Did you know that African American women, though considered a “double-minority,” aren’t necessarily penalized the same way as either women or African American men when it comes to leadership? While cultural norms expect white men to be assertive and aggressive leaders, black men and white women often experience backlash for that kind of behavior in the workplace.
A new study has found that rather than being viewed similarly to black men and white women, black women seem to be expected to act assertively. “Black women leaders occupy a unique space,” said one of the study’s authors. “These findings show that just because a role is prescribed to women in general doesn’t mean that it will be prescribed for black women.”
Did you know that the graduation rate for Latinos in U.S. colleges is the highest it’s been in seven years? A recent report from Excelencia in Education says that nationally, Latinos make up 22 percent of the K-12 public school population and 15 percent of the U.S. population overall; by the year 2025, it’s estimated that nearly one-quarter of the nation’s college-age population will be Latino.
Does your department have strategies in place for attracting and retaining Latinos, such as summer bridge programs, community college articulation agreements, student communities or cohorts, or faculty advising and mentoring? For additional ideas, check out the “Growing What Works” database from Exelencia in Education.
Did you know about ilearnedtoprogram.com? The site was created by Ben Chun, a computer science graduate of MIT and a teacher at San Francisco’s Galileo Academy, to give people a place to share their one-sentence experiences of learning to program.
On his blog, Ben shares some of the themes the site has uncovered: in a word cloud he created from the submissions, some of the most prominent words include “make,” “wanted”, “Commodore”, and “Dad” — and the submissions are moving, familiar, and even humorous (“I learned to program…because the guy I shared an office with only talked about Phil Collins and Lingo — and I really didn’t want to learn about Phil Collins — Katie”).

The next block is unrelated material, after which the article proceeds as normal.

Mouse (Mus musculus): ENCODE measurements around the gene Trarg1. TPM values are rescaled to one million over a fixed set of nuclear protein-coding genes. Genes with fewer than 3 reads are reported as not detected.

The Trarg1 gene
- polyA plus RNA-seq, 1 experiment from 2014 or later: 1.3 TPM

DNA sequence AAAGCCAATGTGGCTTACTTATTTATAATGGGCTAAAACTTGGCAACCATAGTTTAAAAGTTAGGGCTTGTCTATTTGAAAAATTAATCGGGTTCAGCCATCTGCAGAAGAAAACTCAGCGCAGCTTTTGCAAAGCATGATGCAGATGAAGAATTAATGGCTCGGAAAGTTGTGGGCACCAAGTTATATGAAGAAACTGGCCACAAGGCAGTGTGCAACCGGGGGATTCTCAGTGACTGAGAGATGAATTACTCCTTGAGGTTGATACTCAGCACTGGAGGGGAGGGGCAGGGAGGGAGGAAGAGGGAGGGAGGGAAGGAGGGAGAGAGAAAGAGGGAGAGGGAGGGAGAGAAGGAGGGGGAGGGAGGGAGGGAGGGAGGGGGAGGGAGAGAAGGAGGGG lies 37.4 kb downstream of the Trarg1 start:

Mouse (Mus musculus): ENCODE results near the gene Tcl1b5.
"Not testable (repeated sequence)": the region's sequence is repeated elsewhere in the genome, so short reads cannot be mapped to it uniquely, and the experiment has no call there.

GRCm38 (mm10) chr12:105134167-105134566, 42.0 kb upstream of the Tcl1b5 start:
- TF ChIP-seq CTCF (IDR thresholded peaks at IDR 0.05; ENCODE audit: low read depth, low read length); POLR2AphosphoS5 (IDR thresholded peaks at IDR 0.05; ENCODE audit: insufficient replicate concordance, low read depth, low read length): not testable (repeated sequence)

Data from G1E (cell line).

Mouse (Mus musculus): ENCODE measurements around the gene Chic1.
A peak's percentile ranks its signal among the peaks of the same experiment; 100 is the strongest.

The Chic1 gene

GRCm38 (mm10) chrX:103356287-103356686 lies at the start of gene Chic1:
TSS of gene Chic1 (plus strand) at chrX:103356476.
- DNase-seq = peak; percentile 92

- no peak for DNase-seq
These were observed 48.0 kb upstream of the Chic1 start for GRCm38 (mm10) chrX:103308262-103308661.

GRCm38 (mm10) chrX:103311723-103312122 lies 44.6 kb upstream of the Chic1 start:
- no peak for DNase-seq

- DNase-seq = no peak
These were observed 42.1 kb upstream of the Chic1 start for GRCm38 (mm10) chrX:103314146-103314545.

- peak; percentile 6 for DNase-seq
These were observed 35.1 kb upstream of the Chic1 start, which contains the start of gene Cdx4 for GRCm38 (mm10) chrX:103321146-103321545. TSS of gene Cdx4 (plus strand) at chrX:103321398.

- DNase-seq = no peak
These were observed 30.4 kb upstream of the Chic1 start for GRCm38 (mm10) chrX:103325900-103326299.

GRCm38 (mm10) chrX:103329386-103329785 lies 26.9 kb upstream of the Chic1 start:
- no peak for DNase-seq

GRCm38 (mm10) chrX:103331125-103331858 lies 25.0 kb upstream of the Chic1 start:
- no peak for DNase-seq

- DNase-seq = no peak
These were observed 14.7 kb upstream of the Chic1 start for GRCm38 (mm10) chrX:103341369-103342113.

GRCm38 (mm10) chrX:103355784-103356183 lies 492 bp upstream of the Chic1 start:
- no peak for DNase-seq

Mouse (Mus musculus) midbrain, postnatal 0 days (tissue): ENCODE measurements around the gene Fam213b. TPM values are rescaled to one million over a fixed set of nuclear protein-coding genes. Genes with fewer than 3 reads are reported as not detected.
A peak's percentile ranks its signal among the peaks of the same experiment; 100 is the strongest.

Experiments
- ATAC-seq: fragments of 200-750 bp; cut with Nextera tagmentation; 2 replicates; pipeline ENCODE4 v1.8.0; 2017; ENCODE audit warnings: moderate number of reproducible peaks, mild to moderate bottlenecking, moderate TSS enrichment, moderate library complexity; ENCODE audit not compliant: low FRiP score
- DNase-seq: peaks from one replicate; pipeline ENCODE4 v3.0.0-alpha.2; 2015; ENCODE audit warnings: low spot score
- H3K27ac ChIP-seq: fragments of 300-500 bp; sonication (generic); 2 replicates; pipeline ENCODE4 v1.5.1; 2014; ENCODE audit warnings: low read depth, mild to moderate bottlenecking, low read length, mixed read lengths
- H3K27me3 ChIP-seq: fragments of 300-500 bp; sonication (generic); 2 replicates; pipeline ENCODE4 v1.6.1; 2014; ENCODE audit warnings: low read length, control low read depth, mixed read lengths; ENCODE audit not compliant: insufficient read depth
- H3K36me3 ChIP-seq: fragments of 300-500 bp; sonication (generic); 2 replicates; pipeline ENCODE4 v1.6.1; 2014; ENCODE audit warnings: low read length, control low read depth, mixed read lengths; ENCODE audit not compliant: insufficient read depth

Did you know that 8 in 10 people believe creativity is essential to innovation and economic growth, but only one in four people feel like their workplace values it? Fully three-quarters of respondents in a recent survey said they feel their employers value productivity over creativity. This makes sense, given how most businesses work and the need to get things done, but research also illustrates that problems are “often solved by people working at the margins of their fields, who were able to think outside the box.”
Did you know that 25% of large U.S. companies have peer-mentoring programs? Recently it seems mentoring has trended towards more goal-oriented sponsorship programs, where a senior employee takes responsibility for a younger employee’s success track; and reverse-mentoring programs, where young people co-mentor their more senior colleagues.
Fortune magazine this week has a look at two big companies, Microsoft and KPMG, whose programs focus on peer mentoring. Peer mentoring is designed to match managers with others of similar rank across departments and with varying levels of tenure. Microsoft’s program has been so successful that it has developed a waiting list. “The goal is ultimately to drive it down deeper into the organization,” said a KPMG representative about its program. “It really helps with retention – and gives folks a line of sight to a number of opportunities across the firm.”
Did You Know? is a brief round-up of information and news that crossed NCWIT’s radar this week that we think might be of interest to you. Practices or content of the news presented are not vetted or endorsed by NCWIT.